The San Francisco International Film Festival (SFIFF) opens April 4 with a nearly-endless variety of features, shorts and documentaries from around the world. But despite it having "international" in the name, there's always a local angle at SFIFF.
Opening night is reserved for A Kid Like Jake, directed by Silas Howard. He was a guitarist with the San Francisco "queercore" punk band Tribe 8, before doing films, and working on the show Transparent. In an interview at Sundance, Howard described what drew him to this film that stars Clair Danes and Jim Parsons as parents trying to find the right kindergarten for their Gender Fluid child: “I’m very fond of characters saying the wrong thing, and then ultimately doing the right thing. Especially when someone you care about is maybe at risk of being hurt or made fun of.”
And another local angle, Howard got a grant to help finance this film from SFFILM and San Francisco’s Kenneth Rainin Foundation.
Both my co-host and I are most excited about the debut film for Oakland musician Boots Riley, who directed and wrote the film Sorry to Bother You. It’s a wild comedy set in Oakland about Cassius Green (Lakeith Greenfield), a black man, who gets a job as a telemarketer, and then becomes a phenomenal success by pretending to have a "white voice." Arnie Hammer, Terry Crews and Bay Area resident Danny Glover co-star, and it looks hilarious and a bit surreal.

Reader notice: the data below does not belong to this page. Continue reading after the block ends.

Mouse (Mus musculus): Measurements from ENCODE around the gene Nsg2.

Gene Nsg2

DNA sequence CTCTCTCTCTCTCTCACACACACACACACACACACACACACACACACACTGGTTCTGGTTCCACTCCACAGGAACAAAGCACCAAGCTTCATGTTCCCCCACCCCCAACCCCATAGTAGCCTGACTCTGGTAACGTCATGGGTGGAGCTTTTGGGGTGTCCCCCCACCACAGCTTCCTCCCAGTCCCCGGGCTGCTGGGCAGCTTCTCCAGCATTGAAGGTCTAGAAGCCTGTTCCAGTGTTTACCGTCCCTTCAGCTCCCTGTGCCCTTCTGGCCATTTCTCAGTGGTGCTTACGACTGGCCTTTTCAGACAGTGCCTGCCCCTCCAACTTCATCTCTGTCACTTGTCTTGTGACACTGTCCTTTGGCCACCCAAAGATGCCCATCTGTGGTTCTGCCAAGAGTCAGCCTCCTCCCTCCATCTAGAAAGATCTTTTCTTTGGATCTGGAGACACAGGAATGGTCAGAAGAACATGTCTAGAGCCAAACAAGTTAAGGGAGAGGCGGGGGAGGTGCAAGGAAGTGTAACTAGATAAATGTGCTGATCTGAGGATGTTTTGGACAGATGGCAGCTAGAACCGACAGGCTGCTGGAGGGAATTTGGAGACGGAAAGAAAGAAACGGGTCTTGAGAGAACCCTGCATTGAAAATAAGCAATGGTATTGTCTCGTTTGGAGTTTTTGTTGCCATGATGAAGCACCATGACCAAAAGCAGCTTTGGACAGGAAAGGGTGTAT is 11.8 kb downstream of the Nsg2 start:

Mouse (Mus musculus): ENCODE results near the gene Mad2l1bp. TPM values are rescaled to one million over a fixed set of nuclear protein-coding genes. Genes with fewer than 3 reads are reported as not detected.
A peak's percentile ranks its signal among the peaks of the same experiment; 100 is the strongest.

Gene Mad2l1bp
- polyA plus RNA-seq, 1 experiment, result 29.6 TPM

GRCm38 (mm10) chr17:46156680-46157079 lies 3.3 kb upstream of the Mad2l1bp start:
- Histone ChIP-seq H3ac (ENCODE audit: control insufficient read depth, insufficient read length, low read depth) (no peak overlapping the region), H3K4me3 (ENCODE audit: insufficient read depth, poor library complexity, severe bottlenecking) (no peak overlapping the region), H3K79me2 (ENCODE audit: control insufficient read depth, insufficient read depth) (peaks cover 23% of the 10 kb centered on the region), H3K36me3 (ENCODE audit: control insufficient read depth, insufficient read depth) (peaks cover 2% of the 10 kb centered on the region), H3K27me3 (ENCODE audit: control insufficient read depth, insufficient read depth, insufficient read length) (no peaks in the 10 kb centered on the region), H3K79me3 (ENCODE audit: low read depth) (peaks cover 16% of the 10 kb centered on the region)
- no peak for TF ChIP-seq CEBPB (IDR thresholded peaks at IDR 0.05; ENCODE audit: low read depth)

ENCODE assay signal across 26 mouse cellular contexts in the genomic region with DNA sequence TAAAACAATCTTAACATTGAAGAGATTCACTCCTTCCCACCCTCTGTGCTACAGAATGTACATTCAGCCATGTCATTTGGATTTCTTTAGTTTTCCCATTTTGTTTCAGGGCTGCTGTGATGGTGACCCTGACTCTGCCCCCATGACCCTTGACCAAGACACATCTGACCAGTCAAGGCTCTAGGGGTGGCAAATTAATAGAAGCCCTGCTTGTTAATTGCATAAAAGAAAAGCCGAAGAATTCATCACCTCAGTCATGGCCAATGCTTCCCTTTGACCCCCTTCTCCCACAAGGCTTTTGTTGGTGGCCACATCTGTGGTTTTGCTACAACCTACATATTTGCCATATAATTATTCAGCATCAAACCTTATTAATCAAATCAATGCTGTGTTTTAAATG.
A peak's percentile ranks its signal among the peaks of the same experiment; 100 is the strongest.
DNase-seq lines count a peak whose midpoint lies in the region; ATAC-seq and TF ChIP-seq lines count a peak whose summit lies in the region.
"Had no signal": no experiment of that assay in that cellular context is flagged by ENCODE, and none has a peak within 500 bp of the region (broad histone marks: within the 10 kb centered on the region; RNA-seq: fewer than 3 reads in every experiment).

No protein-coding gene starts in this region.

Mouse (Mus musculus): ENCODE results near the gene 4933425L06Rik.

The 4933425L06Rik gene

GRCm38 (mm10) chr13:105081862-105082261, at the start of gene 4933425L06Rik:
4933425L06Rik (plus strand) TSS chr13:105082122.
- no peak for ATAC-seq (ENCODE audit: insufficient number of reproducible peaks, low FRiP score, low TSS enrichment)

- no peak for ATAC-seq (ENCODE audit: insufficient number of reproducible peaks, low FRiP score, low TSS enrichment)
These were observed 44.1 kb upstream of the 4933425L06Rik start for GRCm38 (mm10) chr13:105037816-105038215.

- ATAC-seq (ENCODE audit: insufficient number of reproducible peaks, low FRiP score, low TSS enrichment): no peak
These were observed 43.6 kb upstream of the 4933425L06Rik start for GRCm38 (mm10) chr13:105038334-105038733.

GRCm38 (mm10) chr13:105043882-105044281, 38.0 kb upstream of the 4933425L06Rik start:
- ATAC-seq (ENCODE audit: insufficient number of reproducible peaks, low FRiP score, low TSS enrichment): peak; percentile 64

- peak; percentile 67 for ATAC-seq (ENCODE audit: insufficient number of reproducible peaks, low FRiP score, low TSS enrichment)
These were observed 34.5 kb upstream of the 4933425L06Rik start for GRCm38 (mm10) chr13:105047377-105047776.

Other films with Bay Area connections include Come Inside My Mind, a documentary about Robin Williams; Endgame, a film about hospice directed by Bay Area filmmakers Rob Epstein and Jeffrey Friedman. And the festival is honoring Bay Area filmmaker Wayne Wang, who made Smoke, Chan is Missing, Dim Sum, and The Joy Luck Club. The festival runs April 4-17 at the Castro and other theaters in San Francisco, and the Grand Lake and the PFA in Berkeley. Details here.